Two prominent New England HMOs have the go-ahead to merge after riding out an 18-month regulatory storm, but they're not jumping at the chance to consolidate under terms of the provision-laden approval agreement.
Last week, Harvard Pilgrim Health Care and Matthew Thornton Health Plan said they expected "to take a number of weeks to reach a final decision" on whether to accept the conditions under which the New Hampshire Department of Insurance will permit Harvard Pilgrim to acquire Matthew Thornton from owner Dartmouth-Hitchcock Medical Center.
The two HMOs and Dartmouth-Hitchcock said they're "analyzing the conditions that are part of the order and considering next steps." Spokeswomen for the two HMOs would not elaborate on the sticking points in the state's order, but public testimony has focused on antitrust concerns related to Harvard Pilgrim's attempt to inherit the exclusive services of primary-care physicians associated with Hitchcock Clinic (Sept. 25, 1995, p. 38).
The 500-physician clinic has exclusive ties to Matthew Thornton as part of the same Dartmouth-Hitchcock organization. The clinic in January 1995 merged with Burlington, Mass.-based Lahey Clinic to form a 900-physician organization.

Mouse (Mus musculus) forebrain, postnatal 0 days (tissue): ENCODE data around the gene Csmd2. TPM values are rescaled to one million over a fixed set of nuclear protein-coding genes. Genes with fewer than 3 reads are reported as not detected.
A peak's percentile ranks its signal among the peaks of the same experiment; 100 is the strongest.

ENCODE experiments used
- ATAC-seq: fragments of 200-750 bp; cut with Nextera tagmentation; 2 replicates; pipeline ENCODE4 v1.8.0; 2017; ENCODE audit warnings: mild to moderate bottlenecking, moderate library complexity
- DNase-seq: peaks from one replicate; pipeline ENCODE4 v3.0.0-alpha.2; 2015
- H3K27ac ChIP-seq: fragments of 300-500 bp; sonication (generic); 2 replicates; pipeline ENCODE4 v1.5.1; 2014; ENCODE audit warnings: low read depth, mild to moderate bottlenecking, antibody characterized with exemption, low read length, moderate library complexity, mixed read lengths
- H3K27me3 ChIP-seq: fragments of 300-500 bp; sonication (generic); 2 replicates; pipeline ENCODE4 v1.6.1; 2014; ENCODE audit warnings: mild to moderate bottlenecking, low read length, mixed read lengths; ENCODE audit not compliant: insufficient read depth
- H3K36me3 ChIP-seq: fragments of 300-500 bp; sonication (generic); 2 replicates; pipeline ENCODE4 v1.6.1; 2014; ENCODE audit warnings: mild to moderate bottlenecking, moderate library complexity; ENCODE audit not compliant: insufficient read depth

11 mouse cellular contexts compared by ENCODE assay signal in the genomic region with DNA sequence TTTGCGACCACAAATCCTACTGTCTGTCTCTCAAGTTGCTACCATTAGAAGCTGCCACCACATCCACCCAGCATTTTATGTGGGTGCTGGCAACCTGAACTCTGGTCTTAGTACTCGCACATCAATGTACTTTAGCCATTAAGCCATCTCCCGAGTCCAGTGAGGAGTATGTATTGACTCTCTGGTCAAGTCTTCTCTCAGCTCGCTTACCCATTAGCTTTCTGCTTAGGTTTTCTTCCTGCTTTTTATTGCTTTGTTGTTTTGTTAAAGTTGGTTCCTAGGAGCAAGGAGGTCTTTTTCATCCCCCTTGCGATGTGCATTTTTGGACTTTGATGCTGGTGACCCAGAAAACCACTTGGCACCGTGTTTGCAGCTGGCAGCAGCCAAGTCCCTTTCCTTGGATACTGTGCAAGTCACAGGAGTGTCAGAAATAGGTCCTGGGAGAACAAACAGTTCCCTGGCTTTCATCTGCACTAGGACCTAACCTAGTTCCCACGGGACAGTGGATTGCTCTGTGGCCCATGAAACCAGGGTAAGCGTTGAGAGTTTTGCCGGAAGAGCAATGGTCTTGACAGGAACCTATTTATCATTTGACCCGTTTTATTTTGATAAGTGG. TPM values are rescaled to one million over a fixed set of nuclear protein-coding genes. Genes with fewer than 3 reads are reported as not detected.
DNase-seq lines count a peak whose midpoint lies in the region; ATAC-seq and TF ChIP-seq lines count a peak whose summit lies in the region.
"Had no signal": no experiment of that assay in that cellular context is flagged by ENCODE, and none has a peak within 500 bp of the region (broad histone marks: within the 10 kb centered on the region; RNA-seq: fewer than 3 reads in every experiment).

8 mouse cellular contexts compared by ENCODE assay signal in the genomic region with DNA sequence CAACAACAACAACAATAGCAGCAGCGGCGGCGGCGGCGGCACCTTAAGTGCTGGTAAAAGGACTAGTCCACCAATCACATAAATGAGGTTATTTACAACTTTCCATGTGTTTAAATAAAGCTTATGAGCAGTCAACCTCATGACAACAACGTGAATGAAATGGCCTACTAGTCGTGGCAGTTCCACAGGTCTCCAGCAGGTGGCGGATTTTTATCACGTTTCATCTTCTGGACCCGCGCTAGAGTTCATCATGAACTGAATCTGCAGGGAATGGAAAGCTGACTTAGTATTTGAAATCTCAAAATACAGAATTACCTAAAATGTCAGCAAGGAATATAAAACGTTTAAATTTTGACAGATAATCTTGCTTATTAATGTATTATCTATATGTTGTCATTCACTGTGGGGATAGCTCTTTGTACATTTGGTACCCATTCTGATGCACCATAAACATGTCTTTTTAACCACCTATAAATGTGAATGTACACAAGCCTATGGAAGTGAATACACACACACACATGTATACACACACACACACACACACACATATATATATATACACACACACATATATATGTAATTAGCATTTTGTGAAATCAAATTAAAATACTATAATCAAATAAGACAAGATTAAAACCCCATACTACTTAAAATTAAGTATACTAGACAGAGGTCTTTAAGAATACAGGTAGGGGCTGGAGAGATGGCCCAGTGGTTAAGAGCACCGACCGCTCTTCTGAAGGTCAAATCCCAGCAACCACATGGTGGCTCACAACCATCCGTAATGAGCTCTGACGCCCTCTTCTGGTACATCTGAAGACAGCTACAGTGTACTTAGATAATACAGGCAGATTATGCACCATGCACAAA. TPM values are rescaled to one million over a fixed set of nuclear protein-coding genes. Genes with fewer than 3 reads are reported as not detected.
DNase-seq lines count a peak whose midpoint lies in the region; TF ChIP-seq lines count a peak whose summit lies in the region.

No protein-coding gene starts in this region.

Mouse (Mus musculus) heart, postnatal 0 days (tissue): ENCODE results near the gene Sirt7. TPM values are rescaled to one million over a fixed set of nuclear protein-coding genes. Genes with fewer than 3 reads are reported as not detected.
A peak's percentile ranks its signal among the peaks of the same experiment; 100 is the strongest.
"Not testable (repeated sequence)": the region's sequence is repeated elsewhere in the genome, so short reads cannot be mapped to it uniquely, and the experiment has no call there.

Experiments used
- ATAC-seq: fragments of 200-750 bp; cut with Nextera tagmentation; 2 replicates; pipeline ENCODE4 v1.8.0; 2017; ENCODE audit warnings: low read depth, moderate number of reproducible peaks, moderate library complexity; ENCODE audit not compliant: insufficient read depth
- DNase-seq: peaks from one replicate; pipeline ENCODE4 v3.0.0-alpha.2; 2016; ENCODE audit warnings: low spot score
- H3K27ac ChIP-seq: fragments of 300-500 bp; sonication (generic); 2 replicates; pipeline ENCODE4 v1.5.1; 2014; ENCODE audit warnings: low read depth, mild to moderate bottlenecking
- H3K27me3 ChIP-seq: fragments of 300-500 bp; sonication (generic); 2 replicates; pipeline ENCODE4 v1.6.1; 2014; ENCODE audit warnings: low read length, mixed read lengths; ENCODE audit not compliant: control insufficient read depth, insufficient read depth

The New Hampshire attorney general's office cleared the latest acquisition as long as the purchase agreement eliminated exclusive arrangements in Lebanon and Keene, two key population centers, and in medically underserved areas. The insurance decree included all those areas and added a third key market, the state's capital city of Concord.
In addition, the insurance department required a claims reserve to be established to protect enrollees in the event of insolvency. The reserve would be the plan's estimate of total outstanding liability for uncovered expenditures for enrollees.
The combination of Brookline, Mass.-based Harvard Pilgrim and Lebanon, N.H.-based Matthew Thornton would result in a network of 1 million enrollees in Maine, Massachusetts, New Hampshire, Rhode Island and Vermont. The deal has been vigorously opposed by Healthsource, a national HMO headquartered in Hookset, N.H., and other competitors seeking a primary-care foothold in the state.